We believe certain pilot studies were inhibited and may have been delayed [because of these issues], said Rudolph, who noted that more pilot studies are needed to help the FDA address regulatory issues in a more definitive way. "It's critical for RFID to be used and for the industry to feel comfortable using it."

In a press conference following the announcement of the guidelines, William Hubbard, associate commissioner for policy and planning for the FDA, said the agency could at some point mandate the use of RFID technology. He cited Florida's pedigree-law, which expands to all drugs and wholesale distributors in July 2006, as one reason.

RFID, Hubbard said, would establish an electronic pedigree, instead of a paper pedigree. "We're saying this new technology can substitute for [a paper pedigree] and can be cheaper and better, he asserted. Hubbard also admonished that from this point on, the drug industry needs "someone to step forward and exert leadership" in the use of RFID.

Wal-Mart in the United States is the first retailer to mandate the use of the technology. In late October, it gave the go-ahead to its suppliers that were ready to get a head start putting RFID into practice. "They're ready. We're ready. There is no need to wait,"' said Carolyn Walton, Wal-Mart's information systems division vice president. "I sometimes get the feeling that people think we are going to flip some gigantic switch on Jail. 1, and tagged cases and pallets will appear from more than 100 suppliers. Instead, as we anticipated, suppliers are coming to us and asking to get into the game before that milestone happens."

Starting next month, Wal-Mart will require its top 100 suppliers to use RFID tags on the case and pallet levels for products headed to its Dallas/Fort Worth-area distribution centers. The company stated that its quest to increase efficiencies is driving its aggressive pursuit of the technology.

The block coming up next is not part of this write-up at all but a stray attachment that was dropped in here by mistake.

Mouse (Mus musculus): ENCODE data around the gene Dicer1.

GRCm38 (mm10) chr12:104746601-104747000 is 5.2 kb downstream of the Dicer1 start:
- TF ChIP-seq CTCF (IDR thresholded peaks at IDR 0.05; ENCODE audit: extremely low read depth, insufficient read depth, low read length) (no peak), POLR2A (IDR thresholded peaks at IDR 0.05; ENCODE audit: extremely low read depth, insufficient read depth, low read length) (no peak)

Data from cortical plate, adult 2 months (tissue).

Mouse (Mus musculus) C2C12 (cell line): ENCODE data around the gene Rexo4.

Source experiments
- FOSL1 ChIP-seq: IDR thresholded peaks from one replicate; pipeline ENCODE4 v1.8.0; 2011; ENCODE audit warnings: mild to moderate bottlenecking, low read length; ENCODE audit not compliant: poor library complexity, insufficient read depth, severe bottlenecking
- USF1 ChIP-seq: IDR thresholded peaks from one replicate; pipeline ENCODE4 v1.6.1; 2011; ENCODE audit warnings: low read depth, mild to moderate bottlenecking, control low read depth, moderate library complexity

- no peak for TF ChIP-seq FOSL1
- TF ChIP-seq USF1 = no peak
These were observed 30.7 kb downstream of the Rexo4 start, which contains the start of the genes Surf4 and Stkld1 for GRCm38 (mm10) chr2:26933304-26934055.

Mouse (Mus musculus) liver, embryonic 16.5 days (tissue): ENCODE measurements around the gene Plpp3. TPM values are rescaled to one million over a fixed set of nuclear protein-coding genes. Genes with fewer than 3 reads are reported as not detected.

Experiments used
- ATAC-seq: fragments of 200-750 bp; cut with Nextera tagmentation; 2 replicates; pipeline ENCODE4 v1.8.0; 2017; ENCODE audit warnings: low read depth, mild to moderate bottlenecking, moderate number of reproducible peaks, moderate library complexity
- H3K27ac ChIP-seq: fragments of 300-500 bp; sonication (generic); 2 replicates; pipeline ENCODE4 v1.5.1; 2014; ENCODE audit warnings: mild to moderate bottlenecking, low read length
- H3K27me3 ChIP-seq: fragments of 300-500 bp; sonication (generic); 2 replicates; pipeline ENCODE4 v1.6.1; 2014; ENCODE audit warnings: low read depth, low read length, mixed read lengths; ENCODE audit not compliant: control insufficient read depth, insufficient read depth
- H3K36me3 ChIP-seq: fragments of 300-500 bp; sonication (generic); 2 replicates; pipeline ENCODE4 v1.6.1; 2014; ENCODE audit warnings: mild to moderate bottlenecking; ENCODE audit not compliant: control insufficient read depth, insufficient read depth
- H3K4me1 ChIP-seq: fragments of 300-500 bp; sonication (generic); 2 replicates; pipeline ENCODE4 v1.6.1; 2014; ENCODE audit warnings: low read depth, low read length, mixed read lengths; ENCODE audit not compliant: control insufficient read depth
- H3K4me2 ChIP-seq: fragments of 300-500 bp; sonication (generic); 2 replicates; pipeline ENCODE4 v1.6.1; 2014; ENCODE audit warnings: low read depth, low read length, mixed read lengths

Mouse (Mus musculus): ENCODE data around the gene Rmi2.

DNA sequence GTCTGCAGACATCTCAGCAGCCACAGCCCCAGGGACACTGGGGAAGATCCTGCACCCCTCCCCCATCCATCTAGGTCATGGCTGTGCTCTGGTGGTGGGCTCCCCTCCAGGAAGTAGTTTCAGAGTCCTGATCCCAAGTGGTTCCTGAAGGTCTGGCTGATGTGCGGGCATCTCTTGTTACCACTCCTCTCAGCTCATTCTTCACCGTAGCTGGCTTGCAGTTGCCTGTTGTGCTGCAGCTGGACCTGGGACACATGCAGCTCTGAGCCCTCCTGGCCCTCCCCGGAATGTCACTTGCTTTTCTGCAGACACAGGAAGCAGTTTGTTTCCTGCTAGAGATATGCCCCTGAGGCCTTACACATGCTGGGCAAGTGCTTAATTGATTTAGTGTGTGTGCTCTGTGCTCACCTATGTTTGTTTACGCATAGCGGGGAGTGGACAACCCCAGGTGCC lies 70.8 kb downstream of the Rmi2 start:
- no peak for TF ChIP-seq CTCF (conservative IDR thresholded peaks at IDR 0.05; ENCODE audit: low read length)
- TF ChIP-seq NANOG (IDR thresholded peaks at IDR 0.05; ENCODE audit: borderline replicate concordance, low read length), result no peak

Pfizer, plagued with counterfeiting problems rather than efficiency problems, stated that beginning next year, it will tag every bottle of Viagra intended for sale in the United States. Purdue Pharma announced it will tag its painkillers OxyContin and Palladone, and GlaxoSmithKline noted that in the next 12 months to 18 months, it will tag one or more of its drugs Retrovir, Combivir, Epivir, Trizivir and Ziagen.

A collaborative effort called JumpStart also is under way. Theprogram studies the flow of drugs in the real-world setting and is run by a partnership of drug makers-including Pfizer--wholesalers and retail pharmacies like CVS, Rite Aid and Walgreens. JumpStart's working prototypes currently use RFID and electronic product codes to see how drugs move through the supply chain. Experts say, however, that the widespread use of RFID outside of pilot tests/working prototypes is still years away.

"There are many examples of where technology could make improvements, but people are afraid to jump in without a certainty that something will happen or efficiencies will be there," Hubbard said. "Look at the example of high definition television. The industry did not want to invest in it until the [Federal Communications Commission] finally set a standard and pushed it forward. That sort of government leadership can be the catalyst to get people to move ahead."

But current roadblocks to the adoption of RFID include up-front costs combined with the lack of industrywide standards for its use.

Estimates today put RIFD readers at about $1,000, which should drop to about $200 over the next several years. Tags currently cost 30 cents to 50 cents each, but are expected to fall to 10 cents per tag.